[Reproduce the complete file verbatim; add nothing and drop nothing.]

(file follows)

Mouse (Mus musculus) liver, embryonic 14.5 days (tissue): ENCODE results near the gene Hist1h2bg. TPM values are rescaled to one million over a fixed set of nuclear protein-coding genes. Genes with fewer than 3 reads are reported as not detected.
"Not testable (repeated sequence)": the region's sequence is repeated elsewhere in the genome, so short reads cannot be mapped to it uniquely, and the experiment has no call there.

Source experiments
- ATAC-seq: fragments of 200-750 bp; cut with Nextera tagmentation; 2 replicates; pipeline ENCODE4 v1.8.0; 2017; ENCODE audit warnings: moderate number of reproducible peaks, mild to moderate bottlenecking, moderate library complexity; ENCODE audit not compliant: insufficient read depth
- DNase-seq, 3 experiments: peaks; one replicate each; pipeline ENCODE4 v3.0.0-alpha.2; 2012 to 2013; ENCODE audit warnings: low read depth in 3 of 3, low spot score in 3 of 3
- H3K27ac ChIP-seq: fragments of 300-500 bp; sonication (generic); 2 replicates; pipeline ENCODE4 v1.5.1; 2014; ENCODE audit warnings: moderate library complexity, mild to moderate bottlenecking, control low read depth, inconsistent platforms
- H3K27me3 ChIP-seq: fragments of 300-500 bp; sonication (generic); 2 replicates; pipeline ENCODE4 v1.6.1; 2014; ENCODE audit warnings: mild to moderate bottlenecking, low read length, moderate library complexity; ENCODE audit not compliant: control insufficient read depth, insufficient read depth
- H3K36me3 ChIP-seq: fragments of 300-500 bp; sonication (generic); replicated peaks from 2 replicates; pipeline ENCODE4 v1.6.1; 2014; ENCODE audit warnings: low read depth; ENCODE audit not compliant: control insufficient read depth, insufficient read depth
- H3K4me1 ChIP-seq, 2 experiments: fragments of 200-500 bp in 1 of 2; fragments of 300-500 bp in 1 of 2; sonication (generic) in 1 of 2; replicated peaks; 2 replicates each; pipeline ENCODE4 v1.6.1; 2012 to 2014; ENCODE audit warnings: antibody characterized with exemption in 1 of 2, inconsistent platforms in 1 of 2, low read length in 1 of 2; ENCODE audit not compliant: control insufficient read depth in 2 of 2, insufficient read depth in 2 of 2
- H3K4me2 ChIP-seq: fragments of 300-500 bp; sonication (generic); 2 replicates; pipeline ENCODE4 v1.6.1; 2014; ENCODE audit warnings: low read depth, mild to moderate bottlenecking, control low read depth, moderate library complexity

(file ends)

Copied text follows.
Mouse (Mus musculus) liver, embryonic 14.5 days (tissue): ENCODE results near the gene Hist1h2bg. TPM values are rescaled to one million over a fixed set of nuclear protein-coding genes. Genes with fewer than 3 reads are reported as not detected.
"Not testable (repeated sequence)": the region's sequence is repeated elsewhere in the genome, so short reads cannot be mapped to it uniquely, and the experiment has no call there.

Source experiments
- ATAC-seq: fragments of 200-750 bp; cut with Nextera tagmentation; 2 replicates; pipeline ENCODE4 v1.8.0; 2017; ENCODE audit warnings: moderate number of reproducible peaks, mild to moderate bottlenecking, moderate library complexity; ENCODE audit not compliant: insufficient read depth
- DNase-seq, 3 experiments: peaks; one replicate each; pipeline ENCODE4 v3.0.0-alpha.2; 2012 to 2013; ENCODE audit warnings: low read depth in 3 of 3, low spot score in 3 of 3
- H3K27ac ChIP-seq: fragments of 300-500 bp; sonication (generic); 2 replicates; pipeline ENCODE4 v1.5.1; 2014; ENCODE audit warnings: moderate library complexity, mild to moderate bottlenecking, control low read depth, inconsistent platforms
- H3K27me3 ChIP-seq: fragments of 300-500 bp; sonication (generic); 2 replicates; pipeline ENCODE4 v1.6.1; 2014; ENCODE audit warnings: mild to moderate bottlenecking, low read length, moderate library complexity; ENCODE audit not compliant: control insufficient read depth, insufficient read depth
- H3K36me3 ChIP-seq: fragments of 300-500 bp; sonication (generic); replicated peaks from 2 replicates; pipeline ENCODE4 v1.6.1; 2014; ENCODE audit warnings: low read depth; ENCODE audit not compliant: control insufficient read depth, insufficient read depth
- H3K4me1 ChIP-seq, 2 experiments: fragments of 200-500 bp in 1 of 2; fragments of 300-500 bp in 1 of 2; sonication (generic) in 1 of 2; replicated peaks; 2 replicates each; pipeline ENCODE4 v1.6.1; 2012 to 2014; ENCODE audit warnings: antibody characterized with exemption in 1 of 2, inconsistent platforms in 1 of 2, low read length in 1 of 2; ENCODE audit not compliant: control insufficient read depth in 2 of 2, insufficient read depth in 2 of 2
- H3K4me2 ChIP-seq: fragments of 300-500 bp; sonication (generic); 2 replicates; pipeline ENCODE4 v1.6.1; 2014; ENCODE audit warnings: low read depth, mild to moderate bottlenecking, control low read depth, moderate library complexity